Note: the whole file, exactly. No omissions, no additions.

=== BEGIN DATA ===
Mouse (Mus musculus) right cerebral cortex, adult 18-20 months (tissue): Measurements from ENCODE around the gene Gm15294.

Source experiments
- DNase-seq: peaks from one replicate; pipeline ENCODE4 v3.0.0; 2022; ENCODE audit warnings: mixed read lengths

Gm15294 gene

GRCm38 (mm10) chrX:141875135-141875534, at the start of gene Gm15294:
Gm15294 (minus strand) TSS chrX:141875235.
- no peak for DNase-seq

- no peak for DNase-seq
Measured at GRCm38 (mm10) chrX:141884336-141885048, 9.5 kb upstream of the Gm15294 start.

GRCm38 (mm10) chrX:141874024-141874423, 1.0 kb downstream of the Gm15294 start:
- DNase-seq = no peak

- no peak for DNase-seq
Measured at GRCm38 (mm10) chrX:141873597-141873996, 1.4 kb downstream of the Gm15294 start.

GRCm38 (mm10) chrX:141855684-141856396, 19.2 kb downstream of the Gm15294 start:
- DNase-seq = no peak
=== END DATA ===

Mouse (Mus musculus) right cerebral cortex, adult 18-20 months (tissue): Measurements from ENCODE around the gene Gm15294.

Source experiments
- DNase-seq: peaks from one replicate; pipeline ENCODE4 v3.0.0; 2022; ENCODE audit warnings: mixed read lengths

Gm15294 gene

GRCm38 (mm10) chrX:141875135-141875534, at the start of gene Gm15294:
Gm15294 (minus strand) TSS chrX:141875235.
- no peak for DNase-seq

- no peak for DNase-seq
Measured at GRCm38 (mm10) chrX:141884336-141885048, 9.5 kb upstream of the Gm15294 start.

GRCm38 (mm10) chrX:141874024-141874423, 1.0 kb downstream of the Gm15294 start:
- DNase-seq = no peak

- no peak for DNase-seq
Measured at GRCm38 (mm10) chrX:141873597-141873996, 1.4 kb downstream of the Gm15294 start.

GRCm38 (mm10) chrX:141855684-141856396, 19.2 kb downstream of the Gm15294 start:
- DNase-seq = no peak